Project description:BACKGROUND:The concept of sarcopenic obesity refers to low muscle mass coupled with high adiposity in older adults. Sarcopenic obesity is a new medical challenge that imposes tremendous financial burdens on healthcare authorities worldwide. This study investigated the effects of resveratrol on high-fat diet-induced sarcopenic obesity in aged rats and palmitate acid-induced muscle atrophy in L6 myotubes and explored the underlying mechanisms. RESULTS:In vivo, resveratrol prevented muscle loss and myofiber size decrease, improved grip strength and abolished excessive fat accumulation. In vitro, resveratrol inhibited the palmitate acid-mediated reductions in myosin heavy chain content and myotube diameter. Moreover, resveratrol ameliorated mitochondrial dysfunction and oxidative stress, leading to an improvement in protein metabolism and contributing to the prevention of muscle atrophy. Furthermore, the protective effects of resveratrol on mitochondrial function, oxidative stress and muscle atrophy were abolished by PKA siRNA, LKB1 siRNA and AMPK siRNA transfection in vitro. CONCLUSIONS:Resveratrol prevented high-fat diet-induced muscle atrophy in aged rats by reversing mitochondrial dysfunction and oxidative stress, which was partially mediated by the PKA/LKB1/AMPK pathway. These findings indicate that resveratrol might have potential uses for the prevention and treatment of sarcopenic obesity.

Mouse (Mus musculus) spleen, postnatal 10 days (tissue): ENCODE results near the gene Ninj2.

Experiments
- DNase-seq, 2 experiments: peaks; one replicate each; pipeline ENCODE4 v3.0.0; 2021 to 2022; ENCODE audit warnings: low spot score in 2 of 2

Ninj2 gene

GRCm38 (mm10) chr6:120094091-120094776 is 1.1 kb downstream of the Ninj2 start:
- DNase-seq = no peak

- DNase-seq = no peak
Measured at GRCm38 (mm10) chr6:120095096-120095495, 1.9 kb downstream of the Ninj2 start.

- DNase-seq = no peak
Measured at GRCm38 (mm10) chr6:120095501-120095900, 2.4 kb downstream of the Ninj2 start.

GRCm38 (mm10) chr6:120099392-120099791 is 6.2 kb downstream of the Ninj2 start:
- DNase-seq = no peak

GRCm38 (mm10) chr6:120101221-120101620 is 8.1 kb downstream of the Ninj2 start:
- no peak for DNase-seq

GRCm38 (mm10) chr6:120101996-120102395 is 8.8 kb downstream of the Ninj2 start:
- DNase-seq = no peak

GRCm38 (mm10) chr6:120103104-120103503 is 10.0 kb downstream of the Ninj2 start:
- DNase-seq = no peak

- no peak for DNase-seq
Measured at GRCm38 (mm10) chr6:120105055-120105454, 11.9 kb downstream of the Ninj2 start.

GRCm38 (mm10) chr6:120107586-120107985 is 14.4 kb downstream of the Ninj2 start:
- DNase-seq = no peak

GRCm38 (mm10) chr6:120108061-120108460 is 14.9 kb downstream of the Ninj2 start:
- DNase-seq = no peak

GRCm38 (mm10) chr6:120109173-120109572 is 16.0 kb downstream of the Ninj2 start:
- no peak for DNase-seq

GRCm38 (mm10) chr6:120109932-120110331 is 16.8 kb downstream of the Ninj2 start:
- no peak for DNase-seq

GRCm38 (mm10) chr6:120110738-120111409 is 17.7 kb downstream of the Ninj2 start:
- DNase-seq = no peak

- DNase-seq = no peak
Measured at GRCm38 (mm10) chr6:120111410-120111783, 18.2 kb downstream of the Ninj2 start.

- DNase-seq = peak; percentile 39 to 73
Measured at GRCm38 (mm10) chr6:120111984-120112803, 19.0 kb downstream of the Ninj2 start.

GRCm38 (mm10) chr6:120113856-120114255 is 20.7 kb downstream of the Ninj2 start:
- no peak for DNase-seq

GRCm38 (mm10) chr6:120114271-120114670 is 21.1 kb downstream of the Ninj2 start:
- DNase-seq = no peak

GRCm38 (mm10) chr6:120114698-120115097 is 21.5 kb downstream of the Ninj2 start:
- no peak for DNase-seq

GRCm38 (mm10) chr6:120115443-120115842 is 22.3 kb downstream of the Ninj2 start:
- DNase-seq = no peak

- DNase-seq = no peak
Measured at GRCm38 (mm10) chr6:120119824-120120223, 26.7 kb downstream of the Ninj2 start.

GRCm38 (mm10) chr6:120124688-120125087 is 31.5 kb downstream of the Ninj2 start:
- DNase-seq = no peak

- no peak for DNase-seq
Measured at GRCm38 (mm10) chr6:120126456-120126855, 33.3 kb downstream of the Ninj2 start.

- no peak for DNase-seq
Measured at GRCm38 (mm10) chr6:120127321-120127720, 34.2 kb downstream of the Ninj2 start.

Project description:Vitamin D deficiency (VDD) is a global health problem, which can lead to several pathophysiological consequences including cardiovascular diseases. Its impact on the cerebrovascular system is not well understood. The goal of the present work was to examine the effects of VDD on the morphological, biomechanical and functional properties of cerebral arterioles.Four-week-old male Wistar rats (n = 11 per group) were either fed with vitamin D deficient diet or received conventional rat chow with per os vitamin D supplementation. Cardiovascular parameters and hormone levels (testosterone, androstenedione, progesterone and 25-hydroxyvitamin D) were measured during the study. After 8 weeks of treatment anterior cerebral artery segments were prepared and their morphological, biomechanical and functional properties were examined using pressure microangiometry. Resorcin-fuchsin and smooth muscle actin staining were used to detect elastic fiber density and smooth muscle cell counts in the vessel wall, respectively. Sections were immunostained for eNOS and COX-2 as well.VDD markedly increased the wall thickness, the wall-to-lumen ratio and the wall cross-sectional area of arterioles as well as the number of smooth muscle cells in the tunica media. As a consequence, tangential wall stress was significantly lower in the VDD group. In addition, VDD increased the myogenic as well as the uridine 5'-triphosphate-induced tone and impaired bradykinin-induced relaxation. Decreased eNOS and increased COX-2 expression were also observed in the endothelium of VDD animals.VDD causes inward hypertrophic remodeling due to vascular smooth muscle cell proliferation and enhances the vessel tone probably because of increased vasoconstrictor prostanoid levels in young adult rats. In addition, the decreased eNOS expression results in endothelial dysfunction. These morphological and functional alterations can potentially compromise the cerebral circulation and lead to cerebrovascular disorders in VDD.